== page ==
Staphylococcus aureus is the most common bacteria associated with the development of osteomyelitis in pediatric patients. Osteomyelitis caused by methicillin-resistant Staphylococcus aureus (MRSA) can be difficult to safely and effectively treat. Vancomycin, linezolid, and clindamycin are commonly used to treat osteomyelitis caused by MRSA. While adult studies suggest intravenous (IV) daptomycin may by beneficial for the treatment of MRSA osteomyelitis, it is not Food and Drug Administration approved for use in pediatrics, and minimal data are available related to its use in this population. This case report describes the successful use of daptomycin (8 mg/kg/dose IV daily) combined with rifampin for 5 weeks, followed by 5 weeks of oral sulfamethoxazole/trimethoprim, for treatment of acute bilateral osteomyelitis caused by MRSA in an 8-year-old male. The patient did not initially respond to the combination of vancomycin plus rifampin and gentamicin, nor did he respond to ceftaroline treatment. After initiation of daptomycin, his fevers quickly subsided, his pain rapidly improved, and his inflammatory markers significantly decreased. While daptomycin was effective in this patient, additional research is needed to determine the true safety and efficacy of this drug for treatment of osteomyelitis caused by MRSA in pediatric patients.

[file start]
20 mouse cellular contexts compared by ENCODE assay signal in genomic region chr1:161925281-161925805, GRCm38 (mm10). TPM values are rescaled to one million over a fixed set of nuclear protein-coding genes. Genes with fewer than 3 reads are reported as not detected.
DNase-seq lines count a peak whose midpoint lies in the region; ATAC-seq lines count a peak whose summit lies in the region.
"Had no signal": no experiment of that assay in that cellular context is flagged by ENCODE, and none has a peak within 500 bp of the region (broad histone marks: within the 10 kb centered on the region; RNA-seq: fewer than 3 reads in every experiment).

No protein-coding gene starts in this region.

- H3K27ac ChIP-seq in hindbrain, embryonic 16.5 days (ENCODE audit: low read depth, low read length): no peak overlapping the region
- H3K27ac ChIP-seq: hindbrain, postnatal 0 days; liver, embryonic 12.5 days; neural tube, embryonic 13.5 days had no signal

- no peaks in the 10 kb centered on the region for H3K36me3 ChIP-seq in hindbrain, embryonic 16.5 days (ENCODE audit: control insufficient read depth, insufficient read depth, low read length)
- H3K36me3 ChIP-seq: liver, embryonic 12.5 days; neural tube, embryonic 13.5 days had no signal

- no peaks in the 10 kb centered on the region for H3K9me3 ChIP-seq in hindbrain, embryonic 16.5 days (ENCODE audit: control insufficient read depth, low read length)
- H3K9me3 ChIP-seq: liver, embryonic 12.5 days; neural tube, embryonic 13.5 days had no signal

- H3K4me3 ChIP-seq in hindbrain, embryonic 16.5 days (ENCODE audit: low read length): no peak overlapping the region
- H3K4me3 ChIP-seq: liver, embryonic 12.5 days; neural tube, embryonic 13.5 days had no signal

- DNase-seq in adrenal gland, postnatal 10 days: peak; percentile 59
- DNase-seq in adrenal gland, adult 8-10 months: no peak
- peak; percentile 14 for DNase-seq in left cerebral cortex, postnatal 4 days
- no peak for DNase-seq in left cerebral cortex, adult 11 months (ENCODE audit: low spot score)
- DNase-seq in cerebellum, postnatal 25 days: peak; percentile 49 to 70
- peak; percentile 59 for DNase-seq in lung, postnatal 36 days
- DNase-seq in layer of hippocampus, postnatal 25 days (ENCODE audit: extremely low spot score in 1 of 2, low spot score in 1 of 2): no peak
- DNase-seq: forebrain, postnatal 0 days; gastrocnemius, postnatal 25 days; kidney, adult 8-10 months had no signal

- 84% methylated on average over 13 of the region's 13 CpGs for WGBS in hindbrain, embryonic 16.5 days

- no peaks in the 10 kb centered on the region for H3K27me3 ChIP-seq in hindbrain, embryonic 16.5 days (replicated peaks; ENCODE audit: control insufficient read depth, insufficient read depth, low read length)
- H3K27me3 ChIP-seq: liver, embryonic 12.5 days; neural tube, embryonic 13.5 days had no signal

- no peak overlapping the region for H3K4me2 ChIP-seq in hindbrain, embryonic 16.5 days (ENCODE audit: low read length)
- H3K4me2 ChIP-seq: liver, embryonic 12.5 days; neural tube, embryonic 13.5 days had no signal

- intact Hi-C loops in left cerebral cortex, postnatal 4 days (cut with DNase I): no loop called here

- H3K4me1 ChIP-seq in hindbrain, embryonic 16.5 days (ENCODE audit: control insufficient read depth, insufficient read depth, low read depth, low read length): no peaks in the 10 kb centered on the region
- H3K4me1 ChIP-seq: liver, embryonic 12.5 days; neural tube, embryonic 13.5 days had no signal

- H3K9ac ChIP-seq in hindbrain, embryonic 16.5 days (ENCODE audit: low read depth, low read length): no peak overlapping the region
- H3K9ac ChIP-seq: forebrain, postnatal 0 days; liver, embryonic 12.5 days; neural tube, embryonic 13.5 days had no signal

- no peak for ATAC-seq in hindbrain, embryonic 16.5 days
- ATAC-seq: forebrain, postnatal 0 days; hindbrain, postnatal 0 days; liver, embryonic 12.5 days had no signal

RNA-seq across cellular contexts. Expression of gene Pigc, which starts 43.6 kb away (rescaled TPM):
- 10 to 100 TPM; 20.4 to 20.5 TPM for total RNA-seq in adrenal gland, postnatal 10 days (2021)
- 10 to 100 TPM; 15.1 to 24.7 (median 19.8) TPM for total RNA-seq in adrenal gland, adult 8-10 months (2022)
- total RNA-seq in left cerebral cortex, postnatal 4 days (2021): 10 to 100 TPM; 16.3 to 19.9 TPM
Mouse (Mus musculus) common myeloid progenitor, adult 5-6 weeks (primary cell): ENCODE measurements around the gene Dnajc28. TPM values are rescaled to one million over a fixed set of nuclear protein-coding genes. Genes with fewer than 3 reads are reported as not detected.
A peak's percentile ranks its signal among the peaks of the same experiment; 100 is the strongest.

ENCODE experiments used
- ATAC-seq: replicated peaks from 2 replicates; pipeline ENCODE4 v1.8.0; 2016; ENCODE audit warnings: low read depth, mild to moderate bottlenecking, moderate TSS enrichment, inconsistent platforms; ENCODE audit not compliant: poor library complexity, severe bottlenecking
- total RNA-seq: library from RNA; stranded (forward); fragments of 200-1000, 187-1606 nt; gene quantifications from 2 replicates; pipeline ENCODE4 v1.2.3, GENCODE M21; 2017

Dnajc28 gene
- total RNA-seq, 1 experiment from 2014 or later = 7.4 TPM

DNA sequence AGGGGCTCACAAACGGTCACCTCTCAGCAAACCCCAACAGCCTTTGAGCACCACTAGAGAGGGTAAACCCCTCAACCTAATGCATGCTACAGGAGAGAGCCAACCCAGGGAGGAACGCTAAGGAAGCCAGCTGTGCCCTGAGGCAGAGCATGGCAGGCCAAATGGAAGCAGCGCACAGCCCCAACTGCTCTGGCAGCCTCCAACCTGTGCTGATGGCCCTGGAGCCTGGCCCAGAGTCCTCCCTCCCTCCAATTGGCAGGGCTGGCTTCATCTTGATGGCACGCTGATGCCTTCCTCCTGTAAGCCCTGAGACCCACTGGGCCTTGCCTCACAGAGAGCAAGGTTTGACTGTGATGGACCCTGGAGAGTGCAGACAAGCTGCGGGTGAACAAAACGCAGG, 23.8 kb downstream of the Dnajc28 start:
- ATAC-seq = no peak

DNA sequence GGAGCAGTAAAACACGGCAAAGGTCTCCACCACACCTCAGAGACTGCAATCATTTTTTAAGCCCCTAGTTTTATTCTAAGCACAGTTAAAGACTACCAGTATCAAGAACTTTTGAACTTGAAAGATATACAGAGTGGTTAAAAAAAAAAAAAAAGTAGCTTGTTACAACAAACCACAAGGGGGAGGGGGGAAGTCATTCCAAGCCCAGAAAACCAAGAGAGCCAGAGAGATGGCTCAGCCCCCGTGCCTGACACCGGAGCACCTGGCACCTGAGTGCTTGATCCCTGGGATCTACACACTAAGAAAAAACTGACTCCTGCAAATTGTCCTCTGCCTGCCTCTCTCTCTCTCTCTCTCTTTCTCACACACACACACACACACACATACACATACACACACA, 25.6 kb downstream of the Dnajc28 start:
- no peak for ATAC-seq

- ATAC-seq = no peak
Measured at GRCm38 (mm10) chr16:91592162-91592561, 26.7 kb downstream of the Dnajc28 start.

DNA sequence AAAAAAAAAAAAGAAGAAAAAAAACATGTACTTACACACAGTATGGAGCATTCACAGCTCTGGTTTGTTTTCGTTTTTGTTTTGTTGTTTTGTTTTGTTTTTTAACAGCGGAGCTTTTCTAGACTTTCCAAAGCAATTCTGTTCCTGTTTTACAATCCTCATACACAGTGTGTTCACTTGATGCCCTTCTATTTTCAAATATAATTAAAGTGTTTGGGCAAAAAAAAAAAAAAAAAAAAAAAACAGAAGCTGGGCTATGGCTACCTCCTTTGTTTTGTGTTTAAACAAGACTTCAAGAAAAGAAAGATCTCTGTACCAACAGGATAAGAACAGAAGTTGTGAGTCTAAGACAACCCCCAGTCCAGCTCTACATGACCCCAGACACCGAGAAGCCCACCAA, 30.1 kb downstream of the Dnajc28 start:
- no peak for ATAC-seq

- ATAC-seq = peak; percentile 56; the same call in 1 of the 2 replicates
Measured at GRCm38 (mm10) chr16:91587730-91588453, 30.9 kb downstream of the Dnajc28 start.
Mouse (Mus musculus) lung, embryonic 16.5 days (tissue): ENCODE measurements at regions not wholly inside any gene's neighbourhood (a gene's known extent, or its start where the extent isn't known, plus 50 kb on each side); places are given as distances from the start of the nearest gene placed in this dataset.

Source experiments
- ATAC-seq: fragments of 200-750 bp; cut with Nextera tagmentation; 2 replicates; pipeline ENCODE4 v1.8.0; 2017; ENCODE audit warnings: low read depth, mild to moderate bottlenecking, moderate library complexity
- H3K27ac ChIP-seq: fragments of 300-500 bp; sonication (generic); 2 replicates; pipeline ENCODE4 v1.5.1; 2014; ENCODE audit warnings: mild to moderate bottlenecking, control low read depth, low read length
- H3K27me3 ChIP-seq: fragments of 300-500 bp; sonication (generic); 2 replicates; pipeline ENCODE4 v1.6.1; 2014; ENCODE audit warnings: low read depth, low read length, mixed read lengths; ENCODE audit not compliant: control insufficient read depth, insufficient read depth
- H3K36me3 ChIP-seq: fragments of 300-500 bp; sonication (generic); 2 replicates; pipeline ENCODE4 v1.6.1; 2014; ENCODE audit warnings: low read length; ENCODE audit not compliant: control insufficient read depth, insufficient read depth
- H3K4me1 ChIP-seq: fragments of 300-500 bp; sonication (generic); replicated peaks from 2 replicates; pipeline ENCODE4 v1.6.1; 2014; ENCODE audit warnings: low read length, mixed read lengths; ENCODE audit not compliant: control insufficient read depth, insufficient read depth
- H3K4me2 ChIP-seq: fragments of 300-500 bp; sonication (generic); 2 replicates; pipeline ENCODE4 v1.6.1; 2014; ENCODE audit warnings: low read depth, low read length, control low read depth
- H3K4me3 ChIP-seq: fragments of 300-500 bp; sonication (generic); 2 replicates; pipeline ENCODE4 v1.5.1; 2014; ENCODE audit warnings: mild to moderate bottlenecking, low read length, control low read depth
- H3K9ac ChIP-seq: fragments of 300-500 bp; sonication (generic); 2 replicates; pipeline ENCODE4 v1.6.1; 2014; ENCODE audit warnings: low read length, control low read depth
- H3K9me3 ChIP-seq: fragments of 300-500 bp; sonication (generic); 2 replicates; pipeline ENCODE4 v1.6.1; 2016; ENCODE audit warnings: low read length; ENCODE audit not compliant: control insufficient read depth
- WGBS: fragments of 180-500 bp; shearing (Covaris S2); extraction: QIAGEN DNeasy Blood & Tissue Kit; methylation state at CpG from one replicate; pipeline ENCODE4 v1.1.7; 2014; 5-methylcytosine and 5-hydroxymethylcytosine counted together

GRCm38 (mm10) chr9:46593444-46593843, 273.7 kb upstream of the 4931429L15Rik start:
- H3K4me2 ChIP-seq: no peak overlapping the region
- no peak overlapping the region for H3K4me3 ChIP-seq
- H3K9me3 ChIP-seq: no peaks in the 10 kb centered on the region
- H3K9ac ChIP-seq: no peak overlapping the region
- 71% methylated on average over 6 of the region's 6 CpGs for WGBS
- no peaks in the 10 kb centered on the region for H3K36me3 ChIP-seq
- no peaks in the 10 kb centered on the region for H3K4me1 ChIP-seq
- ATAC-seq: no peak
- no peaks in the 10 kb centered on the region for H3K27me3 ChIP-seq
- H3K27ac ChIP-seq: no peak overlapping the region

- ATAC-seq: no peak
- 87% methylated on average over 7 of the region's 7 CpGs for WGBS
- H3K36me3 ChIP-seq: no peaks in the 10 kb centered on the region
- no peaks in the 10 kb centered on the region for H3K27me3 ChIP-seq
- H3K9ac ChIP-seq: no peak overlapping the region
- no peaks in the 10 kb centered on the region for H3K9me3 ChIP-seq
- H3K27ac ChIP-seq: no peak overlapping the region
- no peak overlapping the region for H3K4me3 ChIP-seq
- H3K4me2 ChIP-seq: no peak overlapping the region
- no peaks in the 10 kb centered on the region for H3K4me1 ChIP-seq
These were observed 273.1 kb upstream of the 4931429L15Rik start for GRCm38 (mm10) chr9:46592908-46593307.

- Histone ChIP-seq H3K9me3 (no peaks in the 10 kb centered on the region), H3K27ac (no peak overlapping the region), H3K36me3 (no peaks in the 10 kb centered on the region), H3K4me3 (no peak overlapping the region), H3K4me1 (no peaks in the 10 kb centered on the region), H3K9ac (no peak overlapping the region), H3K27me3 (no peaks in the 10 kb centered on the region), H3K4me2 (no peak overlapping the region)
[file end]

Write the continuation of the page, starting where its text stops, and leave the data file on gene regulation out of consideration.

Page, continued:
Successful Daptomycin Use in a Pediatric Patient With Acute, Bilateral Osteomyelitis Caused by Methicillin-Resistant Staphylococcus aureus
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Kelsey L. Billups, Jeremy S. Stultz; Successful Daptomycin Use in a Pediatric Patient With Acute, Bilateral Osteomyelitis Caused by Methicillin-Resistant Staphylococcus aureus. The Journal of Pediatric Pharmacology and Therapeutics 1 October 2015; 20 (5): 397–402. doi: https://doi.org/10.5863/1551-6776-20.5.397
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